Interview with Syria's Foreign Minister 'America's Role Is Central'

Part 2: 'We Don't Want Syria to Experience What Iraq Has'


SPIEGEL ONLINE: American sources say that Syria knew in advance of the commando operation. Is that true?

Moallem: This is a fabricated story by the Americans. It has nothing of truth to it. They were confused, and they were late with their own statement from Washington. And then they leaked this story to the media. It is totally untrue.

SPIEGEL ONLINE: If it is untrue, then why didn't the Syrian army respond? Why didn't you protect your citizens?

Moallem: Frankly, we did not expect such an aggression. We don't understand why (it happened) -- especially now that Syria is exerting enormous efforts to tighten its side of the border. Anyway, we are not Georgia. We were seeking wisdom not to escalate the situation.

SPIEGEL ONLINE: The situation would improve even further if Damascus gave the International Atomic Energy Agency (IAEA) access to all the facilities in Syria it wants to inspect.

Moallem: Seven months after an aggression against a Syrian military position near Deir al-Zor, Israel went to the IAEA and claimed that Syria intended to build a nuclear reactor. This is totally untrue. We have allowed inspectors to visit the site. They spent three days there, they took samples and analyzed them. I assure you: They did not find the materials needed to build a reactor -- graphite, for example. They came to Damascus fulfilling a memorandum of understanding between Syria and the agency in which we allowed them to visit the site once.

SPIEGEL ONLINE: The IAEA would like to see three other sites as well.

Moallem: We do not want Syria to experience what Iraq has experienced. You remember the big American lies before the war in Iraq. Now they want to see this location, then they want to see three other locations and then, maybe, another four. We are not ready to repeat this. This will harm our national security.

SPIEGEL ONLINE: Part of Iraq's tragedy was that Saddam Hussein failed to clear up any doubts.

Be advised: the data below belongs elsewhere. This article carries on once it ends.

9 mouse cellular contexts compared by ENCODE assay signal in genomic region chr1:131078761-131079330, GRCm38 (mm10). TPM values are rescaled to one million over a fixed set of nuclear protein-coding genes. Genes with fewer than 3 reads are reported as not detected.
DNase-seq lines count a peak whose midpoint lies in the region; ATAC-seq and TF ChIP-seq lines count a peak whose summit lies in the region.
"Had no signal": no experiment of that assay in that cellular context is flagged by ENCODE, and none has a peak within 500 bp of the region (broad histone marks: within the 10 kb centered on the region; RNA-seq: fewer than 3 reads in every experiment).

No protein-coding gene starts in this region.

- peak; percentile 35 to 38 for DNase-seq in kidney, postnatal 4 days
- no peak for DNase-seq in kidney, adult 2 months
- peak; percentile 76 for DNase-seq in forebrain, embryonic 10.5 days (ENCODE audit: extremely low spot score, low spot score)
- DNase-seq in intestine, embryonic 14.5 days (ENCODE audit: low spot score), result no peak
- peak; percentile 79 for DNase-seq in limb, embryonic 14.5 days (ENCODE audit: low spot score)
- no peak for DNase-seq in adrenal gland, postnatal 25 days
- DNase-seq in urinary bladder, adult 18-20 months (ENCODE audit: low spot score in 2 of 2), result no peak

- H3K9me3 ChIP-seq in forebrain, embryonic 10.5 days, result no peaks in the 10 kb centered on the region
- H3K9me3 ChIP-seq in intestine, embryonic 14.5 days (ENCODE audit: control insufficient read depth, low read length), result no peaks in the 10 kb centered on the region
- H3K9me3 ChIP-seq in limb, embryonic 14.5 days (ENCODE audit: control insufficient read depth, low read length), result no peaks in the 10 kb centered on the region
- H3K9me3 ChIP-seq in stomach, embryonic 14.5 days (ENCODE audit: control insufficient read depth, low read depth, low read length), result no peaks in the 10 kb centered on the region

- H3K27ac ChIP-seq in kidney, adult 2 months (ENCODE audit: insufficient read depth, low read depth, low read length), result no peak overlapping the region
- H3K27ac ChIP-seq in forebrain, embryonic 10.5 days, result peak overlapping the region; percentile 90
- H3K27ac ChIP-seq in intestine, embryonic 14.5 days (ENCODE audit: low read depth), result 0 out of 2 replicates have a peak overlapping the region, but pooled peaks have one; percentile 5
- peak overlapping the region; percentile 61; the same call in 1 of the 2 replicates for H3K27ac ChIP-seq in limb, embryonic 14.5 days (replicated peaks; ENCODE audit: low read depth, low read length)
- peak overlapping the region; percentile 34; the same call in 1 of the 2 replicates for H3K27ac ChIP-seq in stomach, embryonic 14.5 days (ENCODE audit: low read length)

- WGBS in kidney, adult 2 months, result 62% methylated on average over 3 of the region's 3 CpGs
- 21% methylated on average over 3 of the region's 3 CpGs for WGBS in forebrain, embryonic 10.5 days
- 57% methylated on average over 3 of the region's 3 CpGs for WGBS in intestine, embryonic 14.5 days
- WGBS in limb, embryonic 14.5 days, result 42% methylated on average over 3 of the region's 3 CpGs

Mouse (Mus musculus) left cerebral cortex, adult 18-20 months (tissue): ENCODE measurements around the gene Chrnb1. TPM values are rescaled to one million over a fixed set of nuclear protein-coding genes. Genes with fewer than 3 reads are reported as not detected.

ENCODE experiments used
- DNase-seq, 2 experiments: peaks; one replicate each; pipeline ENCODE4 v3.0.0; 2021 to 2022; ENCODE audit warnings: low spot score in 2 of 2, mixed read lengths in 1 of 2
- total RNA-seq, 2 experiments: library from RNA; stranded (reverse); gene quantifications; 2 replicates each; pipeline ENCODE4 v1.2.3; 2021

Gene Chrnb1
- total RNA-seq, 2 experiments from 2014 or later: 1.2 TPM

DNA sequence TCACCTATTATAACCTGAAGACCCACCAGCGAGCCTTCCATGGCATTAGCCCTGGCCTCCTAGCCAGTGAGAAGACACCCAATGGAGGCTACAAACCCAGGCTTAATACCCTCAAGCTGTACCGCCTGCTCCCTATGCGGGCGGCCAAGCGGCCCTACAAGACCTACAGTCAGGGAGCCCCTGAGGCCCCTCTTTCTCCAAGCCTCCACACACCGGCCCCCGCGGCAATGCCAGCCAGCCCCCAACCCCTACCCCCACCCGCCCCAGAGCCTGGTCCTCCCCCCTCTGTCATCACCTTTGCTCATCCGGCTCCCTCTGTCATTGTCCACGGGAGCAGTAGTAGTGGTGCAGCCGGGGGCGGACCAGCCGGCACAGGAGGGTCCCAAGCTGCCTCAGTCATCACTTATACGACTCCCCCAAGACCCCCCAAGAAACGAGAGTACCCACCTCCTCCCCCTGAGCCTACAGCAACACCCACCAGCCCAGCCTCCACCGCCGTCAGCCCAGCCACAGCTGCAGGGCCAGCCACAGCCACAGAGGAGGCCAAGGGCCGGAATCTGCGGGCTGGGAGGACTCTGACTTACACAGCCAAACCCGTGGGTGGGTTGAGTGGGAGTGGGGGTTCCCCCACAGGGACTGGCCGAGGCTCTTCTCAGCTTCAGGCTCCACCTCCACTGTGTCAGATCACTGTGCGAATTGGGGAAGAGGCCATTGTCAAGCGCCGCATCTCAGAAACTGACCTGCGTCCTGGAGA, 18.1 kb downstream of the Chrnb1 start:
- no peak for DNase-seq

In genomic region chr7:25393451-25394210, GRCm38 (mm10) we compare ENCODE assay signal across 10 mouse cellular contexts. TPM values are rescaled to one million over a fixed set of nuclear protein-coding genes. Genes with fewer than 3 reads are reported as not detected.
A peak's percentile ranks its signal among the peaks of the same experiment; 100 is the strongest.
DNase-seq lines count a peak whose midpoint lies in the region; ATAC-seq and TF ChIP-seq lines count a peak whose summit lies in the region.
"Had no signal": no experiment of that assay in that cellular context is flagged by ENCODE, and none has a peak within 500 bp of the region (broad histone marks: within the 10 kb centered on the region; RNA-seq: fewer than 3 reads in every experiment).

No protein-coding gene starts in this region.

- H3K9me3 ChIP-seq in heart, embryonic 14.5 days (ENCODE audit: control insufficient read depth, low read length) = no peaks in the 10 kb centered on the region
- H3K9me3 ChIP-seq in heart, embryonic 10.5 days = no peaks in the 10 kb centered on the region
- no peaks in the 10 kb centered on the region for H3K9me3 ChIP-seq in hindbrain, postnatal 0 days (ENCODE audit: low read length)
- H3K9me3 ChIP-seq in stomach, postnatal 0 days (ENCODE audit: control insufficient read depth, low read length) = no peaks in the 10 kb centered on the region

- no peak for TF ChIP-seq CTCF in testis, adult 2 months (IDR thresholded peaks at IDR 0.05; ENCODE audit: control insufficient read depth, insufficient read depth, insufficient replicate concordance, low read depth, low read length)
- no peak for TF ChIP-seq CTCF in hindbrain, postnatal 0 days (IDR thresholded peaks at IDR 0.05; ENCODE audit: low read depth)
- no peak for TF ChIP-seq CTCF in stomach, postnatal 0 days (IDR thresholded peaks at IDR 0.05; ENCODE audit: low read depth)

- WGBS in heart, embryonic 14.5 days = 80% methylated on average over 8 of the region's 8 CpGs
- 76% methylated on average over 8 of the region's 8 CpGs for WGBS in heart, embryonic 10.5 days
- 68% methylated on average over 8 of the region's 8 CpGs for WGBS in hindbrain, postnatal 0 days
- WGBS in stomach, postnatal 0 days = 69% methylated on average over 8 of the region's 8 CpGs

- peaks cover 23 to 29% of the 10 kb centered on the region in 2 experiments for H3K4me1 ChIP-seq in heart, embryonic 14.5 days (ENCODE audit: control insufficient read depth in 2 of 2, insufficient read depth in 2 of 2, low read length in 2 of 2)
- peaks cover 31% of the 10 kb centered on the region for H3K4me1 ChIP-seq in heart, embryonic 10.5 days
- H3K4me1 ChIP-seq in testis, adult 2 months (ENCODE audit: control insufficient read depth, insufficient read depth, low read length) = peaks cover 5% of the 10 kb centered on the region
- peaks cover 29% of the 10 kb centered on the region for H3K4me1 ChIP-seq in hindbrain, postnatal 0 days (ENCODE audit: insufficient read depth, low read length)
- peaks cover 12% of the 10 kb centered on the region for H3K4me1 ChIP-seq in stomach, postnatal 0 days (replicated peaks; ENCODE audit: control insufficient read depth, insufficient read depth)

Moallem: We assure the world that we do not have any nuclear intention, no intention to build a nuclear military capability. It costs a lot of money, it is useless -- and the only country in the world that ever dared to use nuclear weapons was the United States.

SPIEGEL ONLINE: Do you think the changing of the guard in Washington will present greater opportunities?

Moallem: We have always been ready for dialogue with the Americans. Just six weeks ago I sat with Secretary of State Condoleezza Rice in New York. It was a very positive discussion and we agreed to follow up. But certain people in this administration disliked this opening and they wanted to block it -- with this air raid on Syrian territory.

SPIEGEL ONLINE: Do you think it is possible that the outgoing administration could repeat such a strike?

Moallem: With this Bush administration all possibilities are open. But this administration has a moral duty to pave the way for the new government in a positive manner. And the European leaders have a double responsibility to encourage stability in the Middle East and to inform the new administration about the need for cooperation between the US, Europe and the regional powers.

SPIEGEL ONLINE: German Foreign Minister Frank-Walter Steinmeier wants to engage Syria in dialogue …

Moallem: We appreciate Minister Steinmeier highly because he was the first who opened up to Syria. I myself negotiated with him. We admit that we have gaps in our positions but we were determined to continue this dialogue.

SPIEGEL ONLINE: Chancellor Merkel, however, is skeptical.

Moallem: I don't know why she is skeptical. If I knew why, I would address her concern.

SPIEGEL ONLINE: She has repeatedly criticized Syria for its role in Lebanon.

Moallem: After the agreement of Doha, which Syria supports, after electing a new president and composing a government of national unity in Lebanon, after our determination to establish diplomatic relations with Lebanon -- after all this, I think, Madam Merkel would serve Lebanon better by opening up to Syria.

SPIEGEL ONLINE: In a best-case scenario, how do you see the Middle East in four years, when the US next goes to the polls?

Moallem: This will depend on America's new vision of the Middle East -- it cannot be a black-and-white one -- and it will depend on Israel’s political will to come to a comprehensive peace agreement. It will also depend on whether we regional powers act accordingly.

SPIEGEL ONLINE: Do you have a last word for the outgoing Bush administration?

Moallem: Bye-Bye.

Interview conducted by Bernhard Zand.

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Forecast Highs 11/10/2008
1. Syria's road to Washington runs through Jerusalem
http://forecasthighs.com/2008/11/10/washinton-dc-through-jerusalem-tehran-via-damascus/
Forecast Highs 11/10/2008
2. Syria's road to Washington runs through Jerusalem
Zitat von sysopSyria has great hopes that President-elect Barack Obama can help push the Middle East peace process forward. "This truly is the time to come to a comprehensive peace," Syrian Foreign Minister Walid al-Moallem tells SPIEGEL ONLINE in an interview. He also wants to see direct talks with Iran. http://www.spiegel.de/international/world/0,1518,589432,00.html
http://forecasthighs.com/2008/11/10/washinton-dc-through-jerusalem-tehran-via-damascus/
Bobccc 12/07/2008
3. Syria wants
Hey come on, can't the US have a President that works just for US citizens, and leave the world to stand up and take care of their own? I once heard an Israeli woman say both sides were like kids, and needed to grow up to stop the violence. Well come on foreign leaders, it's your country and citizens, why can't you all learn to work together without outside help?
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